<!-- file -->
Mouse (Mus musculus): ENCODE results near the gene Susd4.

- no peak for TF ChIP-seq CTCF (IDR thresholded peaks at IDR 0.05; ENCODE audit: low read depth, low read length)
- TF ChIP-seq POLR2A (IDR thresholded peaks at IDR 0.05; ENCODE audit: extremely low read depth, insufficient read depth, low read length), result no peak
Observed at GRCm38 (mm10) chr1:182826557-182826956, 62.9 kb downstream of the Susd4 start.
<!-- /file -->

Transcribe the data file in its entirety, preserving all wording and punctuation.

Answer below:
Mouse (Mus musculus): ENCODE results near the gene Susd4.

- no peak for TF ChIP-seq CTCF (IDR thresholded peaks at IDR 0.05; ENCODE audit: low read depth, low read length)
- TF ChIP-seq POLR2A (IDR thresholded peaks at IDR 0.05; ENCODE audit: extremely low read depth, insufficient read depth, low read length), result no peak
Observed at GRCm38 (mm10) chr1:182826557-182826956, 62.9 kb downstream of the Susd4 start.